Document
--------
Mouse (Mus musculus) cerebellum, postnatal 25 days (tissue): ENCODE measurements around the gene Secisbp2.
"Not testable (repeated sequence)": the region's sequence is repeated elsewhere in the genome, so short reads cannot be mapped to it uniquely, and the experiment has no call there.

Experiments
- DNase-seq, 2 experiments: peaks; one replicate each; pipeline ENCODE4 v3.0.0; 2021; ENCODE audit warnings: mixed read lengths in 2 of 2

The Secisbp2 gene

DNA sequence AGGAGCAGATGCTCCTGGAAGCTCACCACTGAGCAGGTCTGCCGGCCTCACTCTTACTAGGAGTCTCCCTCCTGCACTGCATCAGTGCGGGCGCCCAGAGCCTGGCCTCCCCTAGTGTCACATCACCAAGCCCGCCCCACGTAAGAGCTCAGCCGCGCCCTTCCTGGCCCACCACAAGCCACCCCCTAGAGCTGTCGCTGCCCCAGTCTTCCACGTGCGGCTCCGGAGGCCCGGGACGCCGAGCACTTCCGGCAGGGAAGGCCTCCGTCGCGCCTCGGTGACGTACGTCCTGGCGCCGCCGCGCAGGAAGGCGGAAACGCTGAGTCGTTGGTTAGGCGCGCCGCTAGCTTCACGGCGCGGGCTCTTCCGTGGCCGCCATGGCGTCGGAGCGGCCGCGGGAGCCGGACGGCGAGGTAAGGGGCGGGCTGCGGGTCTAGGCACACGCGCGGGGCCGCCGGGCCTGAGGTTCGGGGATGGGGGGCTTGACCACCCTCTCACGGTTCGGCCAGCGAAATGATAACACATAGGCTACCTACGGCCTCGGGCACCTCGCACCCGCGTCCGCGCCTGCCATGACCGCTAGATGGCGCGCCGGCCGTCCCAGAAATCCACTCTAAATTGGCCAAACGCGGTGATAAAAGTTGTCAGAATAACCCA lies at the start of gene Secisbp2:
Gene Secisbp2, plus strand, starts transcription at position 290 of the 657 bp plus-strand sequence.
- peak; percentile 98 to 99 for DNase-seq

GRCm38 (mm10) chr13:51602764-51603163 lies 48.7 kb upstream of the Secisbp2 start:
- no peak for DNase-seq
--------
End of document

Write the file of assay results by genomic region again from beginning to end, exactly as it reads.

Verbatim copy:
Mouse (Mus musculus) cerebellum, postnatal 25 days (tissue): ENCODE measurements around the gene Secisbp2.
"Not testable (repeated sequence)": the region's sequence is repeated elsewhere in the genome, so short reads cannot be mapped to it uniquely, and the experiment has no call there.

Experiments
- DNase-seq, 2 experiments: peaks; one replicate each; pipeline ENCODE4 v3.0.0; 2021; ENCODE audit warnings: mixed read lengths in 2 of 2

The Secisbp2 gene

DNA sequence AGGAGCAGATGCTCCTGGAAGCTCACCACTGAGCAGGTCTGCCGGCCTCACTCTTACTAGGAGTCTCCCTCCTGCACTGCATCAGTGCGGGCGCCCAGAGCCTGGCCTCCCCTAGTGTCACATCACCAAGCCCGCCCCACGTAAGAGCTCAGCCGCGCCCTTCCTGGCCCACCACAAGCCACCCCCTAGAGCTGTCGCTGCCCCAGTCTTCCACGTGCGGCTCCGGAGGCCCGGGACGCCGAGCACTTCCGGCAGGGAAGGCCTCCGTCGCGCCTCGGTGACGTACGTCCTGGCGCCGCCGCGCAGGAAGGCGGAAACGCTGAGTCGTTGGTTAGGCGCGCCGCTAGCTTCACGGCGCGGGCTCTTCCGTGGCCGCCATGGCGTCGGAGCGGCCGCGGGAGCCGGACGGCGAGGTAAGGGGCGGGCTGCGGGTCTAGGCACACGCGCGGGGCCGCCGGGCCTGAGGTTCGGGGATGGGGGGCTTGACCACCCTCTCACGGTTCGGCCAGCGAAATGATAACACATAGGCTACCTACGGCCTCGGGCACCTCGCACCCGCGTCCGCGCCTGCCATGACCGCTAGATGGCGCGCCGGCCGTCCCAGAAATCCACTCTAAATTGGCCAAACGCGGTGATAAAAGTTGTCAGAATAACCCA lies at the start of gene Secisbp2:
Gene Secisbp2, plus strand, starts transcription at position 290 of the 657 bp plus-strand sequence.
- peak; percentile 98 to 99 for DNase-seq

GRCm38 (mm10) chr13:51602764-51603163 lies 48.7 kb upstream of the Secisbp2 start:
- no peak for DNase-seq